The relationship of mmHg to psi in atmospheric pressure helps to answer that. One Earth atmosphere at sea level is 14.7 pounds per square inch. (Not sure how they determine that, but it’s accepted.) That pressure on a barometer pushes mercury to a height of 76 cm or 7600 mm. There are two interesting numbers from that relationship: 517 mmHg for each psi and 0.00193 psi for each mmHg. (7600 / 14.7 = 517. 14.7 / 7600 = 0.00193) I suggest these are valuable factors for Dimensional Analysis.

Sorry: numbers are wrong but concept remains. Edit: 7600 mm should be 760 mm. (10 mm in each cm) Edit: 7600/14.7 should be 760/14.7=51.7. Edit: 14.7/760=0.019. Edit: Two numbers: 51.7mmHg for each mmHg, 0.019psi for each mmHg.
Edit: Correction on planet: On another planet, if a barometer shows 120 mmHg, the atmospheric pressure is 2.28 psi (120 x 0.019) same as BP 120.

To answer my initial question, the pressure statement is independent of the mmHg factor. When talking about planetary pressure, “pounds/square inch” is OK. When talking about blood pressure, “grams/square mm” may be preferred.

Note that a blood pressure monitor starts with the actual physical pressure and changes it to a number (a distance value) we can easily remember. Could the monitor be reverse-engineered to find the actual pressure? Finding the pressure at the aorta (or left arm) is important when considering the pressure in other parts of the circulation system, at capillary beds etc..

  • 4
    Eh, this is wrong. "mmHg" is pressure as much as anything else is pressure. Specifically, it's defined as the force exerted by 1 millimeter of mercury at standard gravity and 0 degrees C. That's as much a unit of pressure as a "pound" (lbf) is, which is the pressure exerted by a mass of one pound at standard gravity. When you're specifying a particular mass you have to also specify the area at which that mass is divided whereas a height of mercury is taken at some point, there's no actual difference when you look at the dimensionality.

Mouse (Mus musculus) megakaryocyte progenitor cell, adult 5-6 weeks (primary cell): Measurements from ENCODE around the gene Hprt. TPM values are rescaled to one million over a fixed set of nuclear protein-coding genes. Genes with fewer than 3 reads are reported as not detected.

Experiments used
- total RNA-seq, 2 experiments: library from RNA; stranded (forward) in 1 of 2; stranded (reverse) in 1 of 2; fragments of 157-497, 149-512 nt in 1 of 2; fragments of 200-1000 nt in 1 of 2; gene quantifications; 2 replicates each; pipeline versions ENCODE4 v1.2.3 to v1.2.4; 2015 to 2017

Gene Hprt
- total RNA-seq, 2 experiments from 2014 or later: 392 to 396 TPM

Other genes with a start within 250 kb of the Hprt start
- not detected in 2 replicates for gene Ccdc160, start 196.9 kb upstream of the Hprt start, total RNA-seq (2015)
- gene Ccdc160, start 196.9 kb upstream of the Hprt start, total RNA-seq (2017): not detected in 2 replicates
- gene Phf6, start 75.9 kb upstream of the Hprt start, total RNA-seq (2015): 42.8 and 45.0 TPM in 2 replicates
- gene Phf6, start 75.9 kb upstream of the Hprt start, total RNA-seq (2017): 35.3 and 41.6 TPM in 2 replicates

– Bryan Krause
    Mar 28 at 17:05
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    GenAIs are not intelligent. They just regurgitate text that's similar to their training data. Needing to specify the area when expressing "PSI" is not because you need a "per area" to express pressure, but because "pound force" is not a pressure. The SI unit of pressure is a Pascal, you don't need Pascals Per Area, just Pascals. You don't get a different number of Pascals when you apply the same pressure to a larger area, it's still a Pascal. You don't get a different number of mmHg when you apply pressure to a larger area, it's still a mmHg of pressure.
    – Bryan Krause
    Mar 28 at 19:46
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    See also Narusan's answer for the concept and Jiminy's for the conversions. mmHg can absolutely be used in calculations.
    – Bryan Krause
    Mar 28 at 19:51
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    It’s a bit like using a light year to measure distance. No one is pretending that there’s a time unit in the dimensions of a distance. It’s just a way of expressing a distance that is exactly equivalent to 9.461 × 10^15 metres. Similarly 1 mmHg = 133.322 Pascal.
    – Chris
    Mar 28 at 22:12
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    Also, I see where you’re going with “grams/square mm is preferred”, but if you’re paying attention to dimensionality, it’s force per unit area, and the gram is a unit of mass, not force. This is true for pounds as well of course! That’s why saying things like mass per unit area depends on the gravity where you are.
    – Chris
    Mar 28 at 22:25